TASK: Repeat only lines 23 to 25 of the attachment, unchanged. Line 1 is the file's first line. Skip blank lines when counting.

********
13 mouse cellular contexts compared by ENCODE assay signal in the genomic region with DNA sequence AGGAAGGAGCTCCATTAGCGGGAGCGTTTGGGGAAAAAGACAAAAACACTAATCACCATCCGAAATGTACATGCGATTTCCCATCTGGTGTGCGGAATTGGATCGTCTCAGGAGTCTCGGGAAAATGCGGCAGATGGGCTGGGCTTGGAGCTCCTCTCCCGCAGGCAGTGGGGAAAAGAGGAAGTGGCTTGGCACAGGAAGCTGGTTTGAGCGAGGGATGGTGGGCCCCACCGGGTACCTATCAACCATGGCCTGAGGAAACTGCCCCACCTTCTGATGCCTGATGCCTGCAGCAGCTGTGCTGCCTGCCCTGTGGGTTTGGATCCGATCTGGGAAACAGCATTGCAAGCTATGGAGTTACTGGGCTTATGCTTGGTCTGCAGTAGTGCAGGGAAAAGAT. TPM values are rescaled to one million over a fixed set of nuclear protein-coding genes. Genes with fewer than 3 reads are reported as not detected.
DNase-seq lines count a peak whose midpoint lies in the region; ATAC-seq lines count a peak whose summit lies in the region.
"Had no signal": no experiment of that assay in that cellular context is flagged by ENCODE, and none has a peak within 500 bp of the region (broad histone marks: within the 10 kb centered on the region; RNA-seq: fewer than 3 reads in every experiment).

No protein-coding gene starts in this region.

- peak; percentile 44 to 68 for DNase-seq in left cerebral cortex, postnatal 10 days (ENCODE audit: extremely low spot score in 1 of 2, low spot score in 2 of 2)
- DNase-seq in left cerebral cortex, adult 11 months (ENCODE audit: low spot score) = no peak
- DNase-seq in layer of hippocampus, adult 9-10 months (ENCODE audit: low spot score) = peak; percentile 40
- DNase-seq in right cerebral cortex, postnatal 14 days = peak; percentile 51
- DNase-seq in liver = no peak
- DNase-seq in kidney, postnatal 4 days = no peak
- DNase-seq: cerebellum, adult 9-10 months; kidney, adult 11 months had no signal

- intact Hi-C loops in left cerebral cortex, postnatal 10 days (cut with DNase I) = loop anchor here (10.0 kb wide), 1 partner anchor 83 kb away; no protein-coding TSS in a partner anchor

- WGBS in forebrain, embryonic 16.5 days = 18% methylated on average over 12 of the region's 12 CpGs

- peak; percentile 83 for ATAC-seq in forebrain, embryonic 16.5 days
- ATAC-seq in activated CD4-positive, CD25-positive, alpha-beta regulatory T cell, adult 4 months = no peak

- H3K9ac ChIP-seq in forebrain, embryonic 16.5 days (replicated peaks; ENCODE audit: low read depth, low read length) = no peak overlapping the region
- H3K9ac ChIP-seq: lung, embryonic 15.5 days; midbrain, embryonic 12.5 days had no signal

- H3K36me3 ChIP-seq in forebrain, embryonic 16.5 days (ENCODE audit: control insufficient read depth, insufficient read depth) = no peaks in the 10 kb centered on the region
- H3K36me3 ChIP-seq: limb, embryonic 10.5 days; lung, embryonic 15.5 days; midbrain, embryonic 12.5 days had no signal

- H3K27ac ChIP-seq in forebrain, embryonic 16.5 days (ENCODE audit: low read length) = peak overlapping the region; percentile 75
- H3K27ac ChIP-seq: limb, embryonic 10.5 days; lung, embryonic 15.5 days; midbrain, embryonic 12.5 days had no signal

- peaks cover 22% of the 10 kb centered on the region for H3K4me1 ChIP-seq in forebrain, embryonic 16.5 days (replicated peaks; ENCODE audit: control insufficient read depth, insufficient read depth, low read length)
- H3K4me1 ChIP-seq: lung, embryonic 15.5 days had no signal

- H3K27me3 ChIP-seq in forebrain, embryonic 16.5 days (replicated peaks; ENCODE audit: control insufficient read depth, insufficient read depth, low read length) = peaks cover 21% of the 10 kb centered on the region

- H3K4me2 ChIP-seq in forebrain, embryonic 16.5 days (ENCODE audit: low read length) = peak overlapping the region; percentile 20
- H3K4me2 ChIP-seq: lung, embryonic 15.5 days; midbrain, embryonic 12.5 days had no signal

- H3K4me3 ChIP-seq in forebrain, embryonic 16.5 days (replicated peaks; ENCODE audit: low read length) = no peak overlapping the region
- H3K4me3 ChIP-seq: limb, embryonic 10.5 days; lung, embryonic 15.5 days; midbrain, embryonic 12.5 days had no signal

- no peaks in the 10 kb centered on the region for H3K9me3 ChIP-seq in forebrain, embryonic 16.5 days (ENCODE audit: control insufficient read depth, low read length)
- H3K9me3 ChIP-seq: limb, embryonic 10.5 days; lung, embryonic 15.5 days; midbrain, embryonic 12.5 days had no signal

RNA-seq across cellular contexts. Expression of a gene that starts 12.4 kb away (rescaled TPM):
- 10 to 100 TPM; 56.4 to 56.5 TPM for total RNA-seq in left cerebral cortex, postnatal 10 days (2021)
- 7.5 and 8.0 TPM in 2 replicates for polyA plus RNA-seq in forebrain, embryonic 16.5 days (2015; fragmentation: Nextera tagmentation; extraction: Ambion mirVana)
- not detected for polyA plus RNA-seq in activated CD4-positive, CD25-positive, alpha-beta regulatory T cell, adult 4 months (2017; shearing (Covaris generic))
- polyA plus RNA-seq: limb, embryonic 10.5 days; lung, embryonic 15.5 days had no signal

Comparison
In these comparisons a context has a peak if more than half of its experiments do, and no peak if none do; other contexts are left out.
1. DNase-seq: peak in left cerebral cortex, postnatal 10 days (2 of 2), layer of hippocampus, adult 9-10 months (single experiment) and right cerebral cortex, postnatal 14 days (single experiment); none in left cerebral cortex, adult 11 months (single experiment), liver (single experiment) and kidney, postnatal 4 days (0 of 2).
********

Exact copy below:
- H3K4me1 ChIP-seq: lung, embryonic 15.5 days had no signal

- H3K27me3 ChIP-seq in forebrain, embryonic 16.5 days (replicated peaks; ENCODE audit: control insufficient read depth, insufficient read depth, low read length) = peaks cover 21% of the 10 kb centered on the region

- H3K4me2 ChIP-seq in forebrain, embryonic 16.5 days (ENCODE audit: low read length) = peak overlapping the region; percentile 20